On March 12th 2016 CAcert performed the Root Re-Signing at our data center in Ede, NL. After the initial attempt had to be postponed on short notice.
The process followed the procedures that are available in the Wiki/SVN along with the tooling used.
The re-signing was conducted by two CAcert critical administrators, a secure-u access engineer, and supervised by CAcert’s internal auditor.
Its execution has been announced on the cacert-systemlog mailing list. The execution report by the critical team has been published there too. The report of the auditor is published in our Wiki.
We want to send special thanks to all who helped in preparing and testing the procedures and tools for the process and thus made this smooth execution possible.
CAcert Inc. board tried to have the part for creation of the needed software to be held in public but was overruled by some of the involved teams.
As the re-signed root certificates are available to CAcert the next steps are to publish them to the public. This will need some time as the software team needs to prepare the code changes and have them reviewed. Once this is done the publishing of the re-signed root certificates will be announced on the blog and all community members will get informed via e-mail.
On Friday, 29th January 2016, the long-planned re-signing of CAcert’s root certificate will finally take place.
This action has been overdue for quite some time now as several browser and OS vendors have dropped support for MD5-signed certificates or otherwise made such certificates unusable.
The re-signing process  has been tested successfully at last FrOSCon in August 2015 .
Attendance of the re-signing ceremony will be open to the public and will take place near CAcert’s data center in Ede, NL. As soon as more details become available we’ll provide a wiki page with the exact schedule and location.
UPDATE: Unfortunately the Re-Signing event had to be postponed due to shortage of manpower in the different teams involved in the process. The currently a new date is being searched. As soon as the new date is available it will be announced here.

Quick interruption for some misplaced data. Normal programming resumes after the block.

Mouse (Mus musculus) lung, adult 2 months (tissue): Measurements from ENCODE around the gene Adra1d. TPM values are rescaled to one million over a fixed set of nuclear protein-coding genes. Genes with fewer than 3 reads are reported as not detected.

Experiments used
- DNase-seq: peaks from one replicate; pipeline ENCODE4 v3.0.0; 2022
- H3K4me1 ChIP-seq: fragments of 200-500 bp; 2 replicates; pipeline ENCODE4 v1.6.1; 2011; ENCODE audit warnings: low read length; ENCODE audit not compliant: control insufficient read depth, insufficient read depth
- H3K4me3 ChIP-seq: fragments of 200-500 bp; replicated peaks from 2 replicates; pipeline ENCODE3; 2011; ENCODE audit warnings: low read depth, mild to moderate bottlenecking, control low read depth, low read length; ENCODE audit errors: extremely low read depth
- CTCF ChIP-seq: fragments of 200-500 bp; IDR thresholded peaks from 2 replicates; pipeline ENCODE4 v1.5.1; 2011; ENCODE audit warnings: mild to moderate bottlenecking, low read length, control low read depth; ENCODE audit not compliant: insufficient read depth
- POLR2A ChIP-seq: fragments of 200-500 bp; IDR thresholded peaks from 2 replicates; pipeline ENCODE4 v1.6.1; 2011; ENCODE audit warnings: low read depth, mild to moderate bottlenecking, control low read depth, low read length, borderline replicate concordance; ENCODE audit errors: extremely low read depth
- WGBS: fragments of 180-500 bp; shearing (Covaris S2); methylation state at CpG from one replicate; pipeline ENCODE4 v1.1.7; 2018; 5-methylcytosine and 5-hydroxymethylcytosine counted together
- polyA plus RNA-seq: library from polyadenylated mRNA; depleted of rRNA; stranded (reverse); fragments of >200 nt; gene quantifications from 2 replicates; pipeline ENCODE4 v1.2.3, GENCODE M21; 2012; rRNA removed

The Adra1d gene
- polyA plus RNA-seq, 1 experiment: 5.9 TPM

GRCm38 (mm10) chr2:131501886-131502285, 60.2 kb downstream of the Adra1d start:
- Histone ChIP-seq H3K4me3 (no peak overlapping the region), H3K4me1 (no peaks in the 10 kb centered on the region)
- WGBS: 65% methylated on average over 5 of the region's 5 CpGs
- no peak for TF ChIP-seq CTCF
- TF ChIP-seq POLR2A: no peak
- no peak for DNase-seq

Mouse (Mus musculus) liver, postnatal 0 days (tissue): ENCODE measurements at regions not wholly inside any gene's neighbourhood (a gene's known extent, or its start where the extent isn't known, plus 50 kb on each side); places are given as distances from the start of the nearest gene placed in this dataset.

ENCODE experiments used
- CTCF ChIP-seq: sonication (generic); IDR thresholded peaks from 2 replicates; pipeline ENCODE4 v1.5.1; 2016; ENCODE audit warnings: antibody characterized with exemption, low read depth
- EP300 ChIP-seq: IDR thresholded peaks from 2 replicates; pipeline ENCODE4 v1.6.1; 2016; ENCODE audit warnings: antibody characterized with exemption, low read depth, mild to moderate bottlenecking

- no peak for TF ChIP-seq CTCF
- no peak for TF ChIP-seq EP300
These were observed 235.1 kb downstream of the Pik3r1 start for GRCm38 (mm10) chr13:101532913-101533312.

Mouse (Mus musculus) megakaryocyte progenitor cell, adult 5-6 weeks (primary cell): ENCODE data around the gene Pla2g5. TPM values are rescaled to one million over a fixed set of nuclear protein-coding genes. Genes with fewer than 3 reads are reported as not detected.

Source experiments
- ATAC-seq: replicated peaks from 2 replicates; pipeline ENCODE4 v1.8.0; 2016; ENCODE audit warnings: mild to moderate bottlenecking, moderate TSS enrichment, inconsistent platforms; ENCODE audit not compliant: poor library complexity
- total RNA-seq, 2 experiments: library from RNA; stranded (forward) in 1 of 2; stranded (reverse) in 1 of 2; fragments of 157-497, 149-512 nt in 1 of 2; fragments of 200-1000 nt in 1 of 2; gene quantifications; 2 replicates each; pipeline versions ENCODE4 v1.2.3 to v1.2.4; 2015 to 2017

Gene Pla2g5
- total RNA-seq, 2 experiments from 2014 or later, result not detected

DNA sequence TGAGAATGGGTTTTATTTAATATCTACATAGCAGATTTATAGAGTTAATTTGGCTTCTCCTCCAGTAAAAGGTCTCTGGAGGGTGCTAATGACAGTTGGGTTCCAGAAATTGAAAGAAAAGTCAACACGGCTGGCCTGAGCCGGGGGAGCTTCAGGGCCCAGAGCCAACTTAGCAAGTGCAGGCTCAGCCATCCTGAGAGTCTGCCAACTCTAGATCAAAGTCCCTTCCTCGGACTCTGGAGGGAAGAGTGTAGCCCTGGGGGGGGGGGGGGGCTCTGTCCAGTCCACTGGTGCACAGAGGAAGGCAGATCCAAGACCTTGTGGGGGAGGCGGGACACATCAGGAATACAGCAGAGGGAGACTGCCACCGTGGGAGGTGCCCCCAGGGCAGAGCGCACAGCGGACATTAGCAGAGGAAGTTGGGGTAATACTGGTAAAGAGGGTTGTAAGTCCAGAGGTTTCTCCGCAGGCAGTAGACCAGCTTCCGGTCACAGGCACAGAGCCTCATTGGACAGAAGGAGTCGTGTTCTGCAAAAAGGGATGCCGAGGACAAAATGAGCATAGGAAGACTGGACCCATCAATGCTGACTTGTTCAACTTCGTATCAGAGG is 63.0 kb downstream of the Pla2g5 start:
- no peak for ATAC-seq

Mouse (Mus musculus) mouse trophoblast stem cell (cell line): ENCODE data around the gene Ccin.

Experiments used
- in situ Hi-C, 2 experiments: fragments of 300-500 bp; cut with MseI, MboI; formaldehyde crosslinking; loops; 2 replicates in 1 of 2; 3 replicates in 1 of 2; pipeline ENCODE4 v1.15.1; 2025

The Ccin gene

Recently we got several questions about automated installers for our certificates. While the new ca-cacert package in Debian Testing is a nice way for a verified installation it isn’t perfect. One issue is the initial download of the certificates when the source package is built by the maintainer; the second issue is that not everybody is using Debian.
As for a long time there was no way to automate the check of the trust anchor with tools you already have we used cryptography to make it work: DNSSEC. While you can’t directly download the certificates directly from DNS – the information would be to huge and hardly manageable – you still get enough information to bootstrap the verification from DNS. All you need is a way to query and validate TXT RRs from DNS, a way to download files via HTTP and a way to calculate some hashes.
The information about the fingerprints is stored in the DNS zone _fp.cacert.org – the underscore indicates non-host information. For each generation of root certificates a new sub-directory will be created. The current one is “g1”. To list all available certificates of a specific generation you can query the label _certs for that sub-directory given a DNS query for _certs.g1._fp.cacert.org yielding the two names “root class3” as the certificates. Each of those references in turn provides both an URL (“_url”) and a set of fingerprints (_md5, _sha1, _sha256) needed for the verified download of that certificate. To download the current (g1) root certificate you’d thus look for the download URL at _url.root.g1._fp.cacert.org and verify the SHA2-256 fingerprint given at _sha256.root.g1._fp.cacert.org. Fingerprints are always uppercase and without any delimiters.